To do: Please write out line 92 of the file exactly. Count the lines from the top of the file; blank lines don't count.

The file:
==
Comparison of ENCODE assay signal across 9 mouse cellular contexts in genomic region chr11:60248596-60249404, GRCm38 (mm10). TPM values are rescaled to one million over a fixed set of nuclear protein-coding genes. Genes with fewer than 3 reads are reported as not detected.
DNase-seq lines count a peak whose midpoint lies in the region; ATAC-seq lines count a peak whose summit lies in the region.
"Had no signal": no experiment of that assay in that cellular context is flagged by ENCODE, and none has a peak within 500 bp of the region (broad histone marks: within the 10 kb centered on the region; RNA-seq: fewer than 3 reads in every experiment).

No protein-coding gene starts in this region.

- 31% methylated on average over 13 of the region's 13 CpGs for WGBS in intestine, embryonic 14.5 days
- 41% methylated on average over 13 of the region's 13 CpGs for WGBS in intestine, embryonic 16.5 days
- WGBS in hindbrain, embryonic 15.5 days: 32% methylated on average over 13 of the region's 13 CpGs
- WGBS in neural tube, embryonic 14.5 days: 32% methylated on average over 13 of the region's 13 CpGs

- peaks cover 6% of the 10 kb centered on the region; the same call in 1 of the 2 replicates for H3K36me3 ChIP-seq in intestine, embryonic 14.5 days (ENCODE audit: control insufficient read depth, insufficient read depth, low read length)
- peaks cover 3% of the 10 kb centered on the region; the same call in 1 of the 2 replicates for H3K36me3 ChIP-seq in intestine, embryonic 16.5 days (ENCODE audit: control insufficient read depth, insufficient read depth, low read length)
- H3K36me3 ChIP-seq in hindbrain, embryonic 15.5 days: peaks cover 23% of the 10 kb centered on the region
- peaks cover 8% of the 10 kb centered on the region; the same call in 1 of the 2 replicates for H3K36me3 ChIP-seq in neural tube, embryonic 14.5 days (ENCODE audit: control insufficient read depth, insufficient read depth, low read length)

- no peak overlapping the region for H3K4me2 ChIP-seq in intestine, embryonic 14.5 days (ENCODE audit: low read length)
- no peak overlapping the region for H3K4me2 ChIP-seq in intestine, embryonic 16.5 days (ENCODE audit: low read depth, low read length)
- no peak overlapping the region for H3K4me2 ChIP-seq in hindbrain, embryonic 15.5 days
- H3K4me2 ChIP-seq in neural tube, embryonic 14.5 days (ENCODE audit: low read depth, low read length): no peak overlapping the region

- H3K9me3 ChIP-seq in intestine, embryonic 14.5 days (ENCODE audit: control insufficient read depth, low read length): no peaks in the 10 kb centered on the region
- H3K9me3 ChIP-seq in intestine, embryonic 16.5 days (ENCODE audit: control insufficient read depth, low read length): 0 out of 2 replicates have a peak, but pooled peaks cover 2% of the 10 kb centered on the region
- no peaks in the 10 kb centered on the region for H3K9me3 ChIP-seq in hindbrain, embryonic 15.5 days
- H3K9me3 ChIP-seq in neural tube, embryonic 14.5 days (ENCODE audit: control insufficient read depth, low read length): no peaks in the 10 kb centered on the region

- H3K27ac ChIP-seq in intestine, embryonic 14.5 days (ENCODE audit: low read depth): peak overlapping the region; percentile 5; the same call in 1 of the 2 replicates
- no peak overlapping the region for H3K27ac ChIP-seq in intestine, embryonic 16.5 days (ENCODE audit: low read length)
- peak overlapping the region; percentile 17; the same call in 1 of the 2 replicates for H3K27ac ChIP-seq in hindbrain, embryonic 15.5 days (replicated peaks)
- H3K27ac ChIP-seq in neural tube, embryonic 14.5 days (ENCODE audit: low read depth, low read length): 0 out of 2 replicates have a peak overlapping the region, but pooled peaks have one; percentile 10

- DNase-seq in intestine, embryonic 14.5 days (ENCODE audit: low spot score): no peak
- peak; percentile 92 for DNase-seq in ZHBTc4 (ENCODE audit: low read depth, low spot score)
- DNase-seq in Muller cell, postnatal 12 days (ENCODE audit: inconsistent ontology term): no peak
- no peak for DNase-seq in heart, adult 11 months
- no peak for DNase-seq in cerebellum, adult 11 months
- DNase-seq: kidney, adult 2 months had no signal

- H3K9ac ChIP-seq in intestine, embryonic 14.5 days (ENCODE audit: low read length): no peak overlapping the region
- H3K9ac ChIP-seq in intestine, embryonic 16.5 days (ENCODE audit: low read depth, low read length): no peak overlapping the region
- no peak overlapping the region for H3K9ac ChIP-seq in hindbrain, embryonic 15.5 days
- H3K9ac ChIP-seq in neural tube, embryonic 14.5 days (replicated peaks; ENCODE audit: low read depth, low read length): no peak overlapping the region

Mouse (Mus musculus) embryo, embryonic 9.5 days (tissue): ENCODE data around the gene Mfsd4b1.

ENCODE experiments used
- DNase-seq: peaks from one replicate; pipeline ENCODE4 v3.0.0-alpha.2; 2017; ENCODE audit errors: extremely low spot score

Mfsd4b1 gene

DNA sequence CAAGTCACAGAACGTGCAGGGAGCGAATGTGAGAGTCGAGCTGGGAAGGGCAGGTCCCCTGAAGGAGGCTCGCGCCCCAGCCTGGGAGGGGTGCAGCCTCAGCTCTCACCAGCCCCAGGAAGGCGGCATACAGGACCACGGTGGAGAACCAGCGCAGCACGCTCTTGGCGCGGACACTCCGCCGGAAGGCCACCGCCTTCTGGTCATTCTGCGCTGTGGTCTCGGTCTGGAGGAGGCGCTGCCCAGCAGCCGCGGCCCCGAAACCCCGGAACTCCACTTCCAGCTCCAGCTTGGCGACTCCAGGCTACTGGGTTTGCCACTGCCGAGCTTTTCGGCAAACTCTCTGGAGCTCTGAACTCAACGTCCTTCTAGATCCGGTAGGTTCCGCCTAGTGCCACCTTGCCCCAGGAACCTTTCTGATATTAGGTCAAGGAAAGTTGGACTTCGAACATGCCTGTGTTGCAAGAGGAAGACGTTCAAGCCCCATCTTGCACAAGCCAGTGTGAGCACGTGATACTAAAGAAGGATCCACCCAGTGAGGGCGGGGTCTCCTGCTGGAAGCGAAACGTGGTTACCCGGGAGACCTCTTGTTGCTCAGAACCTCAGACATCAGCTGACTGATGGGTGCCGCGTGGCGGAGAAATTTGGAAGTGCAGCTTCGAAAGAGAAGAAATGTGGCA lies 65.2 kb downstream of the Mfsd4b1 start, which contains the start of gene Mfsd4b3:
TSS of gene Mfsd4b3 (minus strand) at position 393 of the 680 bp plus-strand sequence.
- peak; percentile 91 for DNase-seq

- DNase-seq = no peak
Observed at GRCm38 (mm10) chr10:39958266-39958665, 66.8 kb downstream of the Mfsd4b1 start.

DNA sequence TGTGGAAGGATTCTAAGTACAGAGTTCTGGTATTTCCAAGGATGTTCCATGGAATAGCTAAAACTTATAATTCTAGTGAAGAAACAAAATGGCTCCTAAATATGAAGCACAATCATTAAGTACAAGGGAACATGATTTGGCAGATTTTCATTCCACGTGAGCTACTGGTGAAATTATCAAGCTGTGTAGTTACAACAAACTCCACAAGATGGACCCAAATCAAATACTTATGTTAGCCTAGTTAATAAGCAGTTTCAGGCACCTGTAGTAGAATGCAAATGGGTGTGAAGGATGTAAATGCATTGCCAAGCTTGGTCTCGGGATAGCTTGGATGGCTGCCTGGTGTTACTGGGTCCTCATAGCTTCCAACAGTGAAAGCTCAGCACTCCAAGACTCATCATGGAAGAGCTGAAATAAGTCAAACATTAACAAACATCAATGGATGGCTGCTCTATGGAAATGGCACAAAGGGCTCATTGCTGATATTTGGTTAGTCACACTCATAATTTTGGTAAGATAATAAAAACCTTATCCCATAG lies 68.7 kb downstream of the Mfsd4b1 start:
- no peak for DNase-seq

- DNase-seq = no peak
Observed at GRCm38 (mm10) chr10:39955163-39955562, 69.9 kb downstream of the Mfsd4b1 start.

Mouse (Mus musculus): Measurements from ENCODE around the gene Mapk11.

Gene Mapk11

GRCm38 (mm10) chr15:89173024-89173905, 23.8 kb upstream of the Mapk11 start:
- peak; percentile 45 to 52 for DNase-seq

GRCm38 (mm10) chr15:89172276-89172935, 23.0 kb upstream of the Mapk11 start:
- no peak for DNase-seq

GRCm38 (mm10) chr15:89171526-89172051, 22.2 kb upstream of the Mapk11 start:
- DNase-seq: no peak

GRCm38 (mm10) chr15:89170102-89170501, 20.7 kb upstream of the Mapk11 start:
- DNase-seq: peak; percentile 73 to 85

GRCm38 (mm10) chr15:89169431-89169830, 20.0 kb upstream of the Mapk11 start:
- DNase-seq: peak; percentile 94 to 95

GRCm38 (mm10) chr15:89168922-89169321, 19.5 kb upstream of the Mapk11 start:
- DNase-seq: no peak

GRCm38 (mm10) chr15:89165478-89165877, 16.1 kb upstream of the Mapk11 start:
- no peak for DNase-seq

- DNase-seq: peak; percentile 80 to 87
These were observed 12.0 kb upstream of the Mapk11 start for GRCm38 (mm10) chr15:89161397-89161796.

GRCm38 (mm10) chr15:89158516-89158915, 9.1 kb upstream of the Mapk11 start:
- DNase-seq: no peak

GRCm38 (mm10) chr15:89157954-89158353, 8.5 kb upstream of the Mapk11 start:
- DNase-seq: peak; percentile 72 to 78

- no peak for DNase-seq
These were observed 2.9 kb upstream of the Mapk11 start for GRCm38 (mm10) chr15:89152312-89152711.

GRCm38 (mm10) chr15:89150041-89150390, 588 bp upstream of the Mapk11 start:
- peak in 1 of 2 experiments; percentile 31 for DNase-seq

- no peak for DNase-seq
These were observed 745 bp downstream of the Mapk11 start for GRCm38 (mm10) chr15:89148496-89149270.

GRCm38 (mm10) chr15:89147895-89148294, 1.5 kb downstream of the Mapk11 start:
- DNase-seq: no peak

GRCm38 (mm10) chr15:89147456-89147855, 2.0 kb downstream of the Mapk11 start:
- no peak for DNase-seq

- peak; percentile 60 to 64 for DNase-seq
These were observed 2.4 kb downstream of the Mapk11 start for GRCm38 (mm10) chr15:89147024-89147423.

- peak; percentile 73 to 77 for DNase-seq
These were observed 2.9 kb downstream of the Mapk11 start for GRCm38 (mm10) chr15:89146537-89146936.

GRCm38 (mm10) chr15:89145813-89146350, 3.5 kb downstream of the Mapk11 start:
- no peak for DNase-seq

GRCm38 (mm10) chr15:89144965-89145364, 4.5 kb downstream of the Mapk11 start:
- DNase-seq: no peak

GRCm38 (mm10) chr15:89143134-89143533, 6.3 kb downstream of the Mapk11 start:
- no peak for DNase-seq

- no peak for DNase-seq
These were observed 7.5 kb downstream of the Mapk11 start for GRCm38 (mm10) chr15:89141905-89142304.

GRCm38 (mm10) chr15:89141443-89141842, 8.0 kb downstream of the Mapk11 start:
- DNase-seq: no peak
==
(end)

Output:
GRCm38 (mm10) chr15:89141443-89141842, 8.0 kb downstream of the Mapk11 start: